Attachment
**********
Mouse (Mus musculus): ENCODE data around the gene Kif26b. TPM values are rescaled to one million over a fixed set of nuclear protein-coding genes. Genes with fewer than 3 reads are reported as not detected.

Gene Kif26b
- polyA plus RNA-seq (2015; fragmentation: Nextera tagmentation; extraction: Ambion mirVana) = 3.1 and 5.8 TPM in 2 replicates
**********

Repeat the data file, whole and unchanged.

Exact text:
Mouse (Mus musculus): ENCODE data around the gene Kif26b. TPM values are rescaled to one million over a fixed set of nuclear protein-coding genes. Genes with fewer than 3 reads are reported as not detected.

Gene Kif26b
- polyA plus RNA-seq (2015; fragmentation: Nextera tagmentation; extraction: Ambion mirVana) = 3.1 and 5.8 TPM in 2 replicates